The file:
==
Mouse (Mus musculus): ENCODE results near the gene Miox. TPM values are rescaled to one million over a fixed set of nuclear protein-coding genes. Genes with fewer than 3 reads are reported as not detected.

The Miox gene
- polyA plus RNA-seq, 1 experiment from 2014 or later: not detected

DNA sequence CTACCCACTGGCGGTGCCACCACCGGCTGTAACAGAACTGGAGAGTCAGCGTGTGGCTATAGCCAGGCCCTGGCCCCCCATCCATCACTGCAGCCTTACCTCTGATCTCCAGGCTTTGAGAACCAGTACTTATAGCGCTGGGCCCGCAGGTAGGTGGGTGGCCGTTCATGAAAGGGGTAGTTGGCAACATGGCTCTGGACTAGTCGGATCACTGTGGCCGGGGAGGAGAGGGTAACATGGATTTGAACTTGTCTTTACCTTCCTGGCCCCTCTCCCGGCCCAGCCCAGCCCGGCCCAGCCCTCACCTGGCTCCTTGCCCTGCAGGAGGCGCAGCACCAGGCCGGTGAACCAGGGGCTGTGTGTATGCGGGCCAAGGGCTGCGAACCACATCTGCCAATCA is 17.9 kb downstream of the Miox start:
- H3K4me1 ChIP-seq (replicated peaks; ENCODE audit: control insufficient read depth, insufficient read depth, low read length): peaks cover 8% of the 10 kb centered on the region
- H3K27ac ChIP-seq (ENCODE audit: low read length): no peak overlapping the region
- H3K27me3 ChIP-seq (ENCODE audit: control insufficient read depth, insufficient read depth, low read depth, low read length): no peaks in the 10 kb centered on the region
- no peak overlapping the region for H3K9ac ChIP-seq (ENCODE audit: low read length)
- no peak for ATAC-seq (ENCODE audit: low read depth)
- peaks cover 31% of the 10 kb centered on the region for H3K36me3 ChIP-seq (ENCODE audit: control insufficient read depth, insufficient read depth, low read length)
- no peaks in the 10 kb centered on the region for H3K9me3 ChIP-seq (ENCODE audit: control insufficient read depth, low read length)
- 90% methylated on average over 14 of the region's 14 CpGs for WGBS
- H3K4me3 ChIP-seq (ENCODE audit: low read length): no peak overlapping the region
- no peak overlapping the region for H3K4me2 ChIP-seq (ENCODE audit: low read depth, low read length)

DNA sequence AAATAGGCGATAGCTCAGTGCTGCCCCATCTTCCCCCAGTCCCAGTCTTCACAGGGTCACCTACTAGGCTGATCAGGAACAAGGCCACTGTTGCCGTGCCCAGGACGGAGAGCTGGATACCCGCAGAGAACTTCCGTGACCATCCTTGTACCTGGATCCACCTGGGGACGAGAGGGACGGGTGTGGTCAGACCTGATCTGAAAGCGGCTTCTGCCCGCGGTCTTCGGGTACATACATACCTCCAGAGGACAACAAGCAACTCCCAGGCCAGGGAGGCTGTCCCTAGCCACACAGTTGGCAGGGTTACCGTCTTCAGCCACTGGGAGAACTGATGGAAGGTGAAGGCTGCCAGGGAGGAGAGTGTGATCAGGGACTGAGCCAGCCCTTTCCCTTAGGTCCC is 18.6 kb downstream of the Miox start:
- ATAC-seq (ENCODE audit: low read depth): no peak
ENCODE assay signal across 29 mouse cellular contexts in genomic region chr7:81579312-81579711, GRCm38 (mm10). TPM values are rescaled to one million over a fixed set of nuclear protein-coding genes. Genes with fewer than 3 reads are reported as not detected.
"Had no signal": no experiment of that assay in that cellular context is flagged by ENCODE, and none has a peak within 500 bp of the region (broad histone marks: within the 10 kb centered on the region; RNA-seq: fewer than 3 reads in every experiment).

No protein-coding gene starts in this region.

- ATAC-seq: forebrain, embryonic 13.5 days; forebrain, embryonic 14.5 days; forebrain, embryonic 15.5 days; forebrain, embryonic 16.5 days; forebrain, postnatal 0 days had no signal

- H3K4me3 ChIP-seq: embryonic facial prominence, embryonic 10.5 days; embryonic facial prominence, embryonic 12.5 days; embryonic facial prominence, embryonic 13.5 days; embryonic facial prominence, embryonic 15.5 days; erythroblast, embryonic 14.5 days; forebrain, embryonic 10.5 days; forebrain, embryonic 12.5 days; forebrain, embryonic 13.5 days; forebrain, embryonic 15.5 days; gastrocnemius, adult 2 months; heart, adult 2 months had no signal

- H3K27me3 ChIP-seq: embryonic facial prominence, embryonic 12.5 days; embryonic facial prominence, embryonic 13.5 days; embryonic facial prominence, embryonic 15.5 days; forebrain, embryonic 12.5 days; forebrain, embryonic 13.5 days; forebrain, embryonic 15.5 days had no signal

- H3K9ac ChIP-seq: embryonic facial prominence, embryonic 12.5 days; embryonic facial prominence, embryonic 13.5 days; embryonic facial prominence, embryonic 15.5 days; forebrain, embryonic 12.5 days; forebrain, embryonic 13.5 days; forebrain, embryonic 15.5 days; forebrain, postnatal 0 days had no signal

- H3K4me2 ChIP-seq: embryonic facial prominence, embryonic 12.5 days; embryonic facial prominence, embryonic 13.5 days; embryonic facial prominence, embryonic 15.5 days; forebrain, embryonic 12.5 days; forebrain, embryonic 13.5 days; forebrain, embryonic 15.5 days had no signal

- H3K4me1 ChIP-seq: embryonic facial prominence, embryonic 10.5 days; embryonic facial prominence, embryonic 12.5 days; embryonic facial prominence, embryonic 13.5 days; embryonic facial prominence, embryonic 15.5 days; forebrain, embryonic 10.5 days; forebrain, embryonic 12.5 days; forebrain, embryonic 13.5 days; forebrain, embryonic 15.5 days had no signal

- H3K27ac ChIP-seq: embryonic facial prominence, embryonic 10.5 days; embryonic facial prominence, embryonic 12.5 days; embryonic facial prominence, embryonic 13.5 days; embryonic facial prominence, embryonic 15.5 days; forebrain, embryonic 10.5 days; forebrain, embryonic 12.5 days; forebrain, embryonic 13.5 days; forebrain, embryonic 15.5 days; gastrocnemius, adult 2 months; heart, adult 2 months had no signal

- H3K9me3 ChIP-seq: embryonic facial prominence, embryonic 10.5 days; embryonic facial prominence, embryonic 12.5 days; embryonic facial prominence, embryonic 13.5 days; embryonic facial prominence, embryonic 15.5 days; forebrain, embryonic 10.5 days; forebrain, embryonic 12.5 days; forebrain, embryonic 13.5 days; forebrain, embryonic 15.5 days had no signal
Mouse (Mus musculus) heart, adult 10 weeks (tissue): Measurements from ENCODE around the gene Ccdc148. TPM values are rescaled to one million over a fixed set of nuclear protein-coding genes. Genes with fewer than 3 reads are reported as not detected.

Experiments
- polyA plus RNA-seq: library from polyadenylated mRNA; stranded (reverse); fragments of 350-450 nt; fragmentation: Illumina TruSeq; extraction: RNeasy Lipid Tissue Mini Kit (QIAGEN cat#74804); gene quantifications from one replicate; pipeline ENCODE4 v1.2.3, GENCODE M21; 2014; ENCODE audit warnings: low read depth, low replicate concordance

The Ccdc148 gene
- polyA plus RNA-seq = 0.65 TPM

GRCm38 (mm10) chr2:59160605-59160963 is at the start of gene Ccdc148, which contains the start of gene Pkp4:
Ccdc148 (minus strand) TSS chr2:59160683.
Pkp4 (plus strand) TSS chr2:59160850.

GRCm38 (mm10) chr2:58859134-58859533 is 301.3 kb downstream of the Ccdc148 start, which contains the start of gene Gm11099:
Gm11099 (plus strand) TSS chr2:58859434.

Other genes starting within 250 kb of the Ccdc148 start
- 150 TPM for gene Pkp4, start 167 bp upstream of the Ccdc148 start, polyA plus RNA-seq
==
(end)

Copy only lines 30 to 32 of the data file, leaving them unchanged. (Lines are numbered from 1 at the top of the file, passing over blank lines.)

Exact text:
- polyA plus RNA-seq: library from polyadenylated mRNA; stranded (reverse); fragments of 350-450 nt; fragmentation: Illumina TruSeq; extraction: RNeasy Lipid Tissue Mini Kit (QIAGEN cat#74804); gene quantifications from one replicate; pipeline ENCODE4 v1.2.3, GENCODE M21; 2014; ENCODE audit warnings: low read depth, low replicate concordance

The Ccdc148 gene
- polyA plus RNA-seq = 0.65 TPM